Week in Review, or Scary Sequestration
With the November 23rd deadline for the Joint Select Committee on Deficit Reduction just a few weeks away, it looks like leaders of both the House and Senate are realizing how scared they are of the possibility of sequestration. Sequestration is what would happen if the Committee doesn’t reach a deal, triggering automatic cuts to domestic and defense spending that would be implemented in FY 2013. Politico reports that members of the Joint Committee met with Senate Majority Leader Harry Reid (D-NV) and House Speaker John Boehner (R-OH), presumably to discuss how to avoid sequestration, but the substance of these meetings remains under wraps. Both the Democrat and Republican members of the Joint Committee released their deficit reduction plans this week. The Democrat plan would cut the deficit by $3 trillion over ten years through almost equal spending cuts and revenue increases—including tax increases—while the Republican plan would cut the deficit by $2.2 trillion, with most of the revenue increases coming in the form of increased Medicare premiums, not tax increases. Not surprisingly, neither party appears to be embracing the other’s plan!
With the Senate in recess and the House continuing its negotiations behind closed doors, FY 2012 remained stagnant last week. House Appropriations Committee Chairman Hal Rogers (R-KY) did, however, indicate that he would consider the “minibus” strategy, as opposed to passing one big omnibus bill. I hear that the next FY 2012 “minibus” bill to be considered in the Senate will likely include the Energy and Water Development, Homeland Security, and Financial Services spending bills.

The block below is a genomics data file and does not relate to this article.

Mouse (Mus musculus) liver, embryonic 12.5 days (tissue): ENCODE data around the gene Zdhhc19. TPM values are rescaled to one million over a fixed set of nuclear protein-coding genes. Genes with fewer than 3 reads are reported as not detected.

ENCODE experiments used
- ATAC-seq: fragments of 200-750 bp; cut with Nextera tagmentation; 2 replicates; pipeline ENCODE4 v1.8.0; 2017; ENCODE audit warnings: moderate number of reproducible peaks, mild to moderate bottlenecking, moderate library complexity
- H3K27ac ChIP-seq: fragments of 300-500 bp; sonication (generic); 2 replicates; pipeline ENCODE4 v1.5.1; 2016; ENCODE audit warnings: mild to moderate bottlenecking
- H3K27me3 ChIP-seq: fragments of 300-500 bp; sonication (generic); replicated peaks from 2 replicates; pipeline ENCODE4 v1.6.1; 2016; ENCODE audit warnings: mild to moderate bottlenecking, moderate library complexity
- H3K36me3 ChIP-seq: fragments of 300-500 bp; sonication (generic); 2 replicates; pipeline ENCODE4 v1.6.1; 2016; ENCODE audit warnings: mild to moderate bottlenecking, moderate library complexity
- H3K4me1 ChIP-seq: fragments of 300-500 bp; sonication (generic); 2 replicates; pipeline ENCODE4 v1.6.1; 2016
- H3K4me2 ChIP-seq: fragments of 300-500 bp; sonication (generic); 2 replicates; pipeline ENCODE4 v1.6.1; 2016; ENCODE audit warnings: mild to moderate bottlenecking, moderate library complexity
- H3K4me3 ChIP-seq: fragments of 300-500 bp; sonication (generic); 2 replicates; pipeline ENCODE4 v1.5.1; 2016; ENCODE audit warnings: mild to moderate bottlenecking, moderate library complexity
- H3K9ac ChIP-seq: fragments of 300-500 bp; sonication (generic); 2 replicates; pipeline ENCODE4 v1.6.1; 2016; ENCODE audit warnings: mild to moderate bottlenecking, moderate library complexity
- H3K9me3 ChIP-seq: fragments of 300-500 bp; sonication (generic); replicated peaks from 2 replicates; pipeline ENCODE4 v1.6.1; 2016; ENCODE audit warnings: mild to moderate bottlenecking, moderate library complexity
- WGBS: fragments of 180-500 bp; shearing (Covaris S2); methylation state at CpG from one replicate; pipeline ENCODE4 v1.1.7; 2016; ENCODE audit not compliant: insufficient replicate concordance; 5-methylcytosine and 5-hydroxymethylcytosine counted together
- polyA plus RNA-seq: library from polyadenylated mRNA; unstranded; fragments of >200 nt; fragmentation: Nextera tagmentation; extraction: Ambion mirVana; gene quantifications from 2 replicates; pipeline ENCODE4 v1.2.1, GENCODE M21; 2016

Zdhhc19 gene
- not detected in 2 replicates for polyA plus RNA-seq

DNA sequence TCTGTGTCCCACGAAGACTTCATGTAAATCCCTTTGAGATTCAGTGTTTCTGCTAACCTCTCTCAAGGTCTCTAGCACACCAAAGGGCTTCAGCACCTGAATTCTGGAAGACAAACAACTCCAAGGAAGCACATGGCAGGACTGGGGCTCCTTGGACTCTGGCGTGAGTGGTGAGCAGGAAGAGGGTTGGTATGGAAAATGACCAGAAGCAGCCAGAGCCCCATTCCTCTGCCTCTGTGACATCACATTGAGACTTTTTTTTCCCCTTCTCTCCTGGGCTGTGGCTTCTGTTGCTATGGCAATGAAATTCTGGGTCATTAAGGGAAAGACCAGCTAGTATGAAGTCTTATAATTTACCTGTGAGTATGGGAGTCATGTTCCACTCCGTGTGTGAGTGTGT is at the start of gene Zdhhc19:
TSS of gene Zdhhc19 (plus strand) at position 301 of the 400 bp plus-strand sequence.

The Director of the Office of Management and Budget (OMB), Jack Lew, wrote both House and Senate appropriators last week, threatening to veto a FY 2012 spending bill that “undermines critical domestic priorities or national security through funding levels or language restrictions, contains earmarks, or fails to make the tough choices to cut where needed while maintaining what we need to spur long-term job creation and win the future.” The letter goes on to name a number of priorities, including support for research programs at the Department of Energy (DOE), the National Science Foundation (NSF), the National Institute of Standards and Technology (NIST), and the Department of Homeland Security (DHS).
Also of Note
Congress. Democrats on the House Science, Space, and Technology Committee announced a shuffling of their subcommittee leadership slots, presumably due to the departure last July of Rep. David Wu (D-OR). Rep. Donna Edwards (D-MD) will take over Wu’s post as Ranking Member of the Subcommittee on Technology and Innovation, while Rep. Paul Tonko (D-NY) will replace Edwards as the Ranking Member of the Subcommittee on Investigations and Oversight. The Committee also announced that Rep. Hansen Clarke (D-MI) will serve on the Subcommittee on Space and Aeronautics.
Rep. John Olver (D-MA) announced his plans to retire at the end of the current Congress (end of next year). The Boston Globe reports that this should make the redistricting process go a bit more smoothly in Massachusetts, as the state will lose a district based on the results of the 2010 census. Rep. Olver, an MIT alum, has been a strong supporter of research funding, especially in his role on the House Appropriations Committee Subcommittee on Energy and Water Development.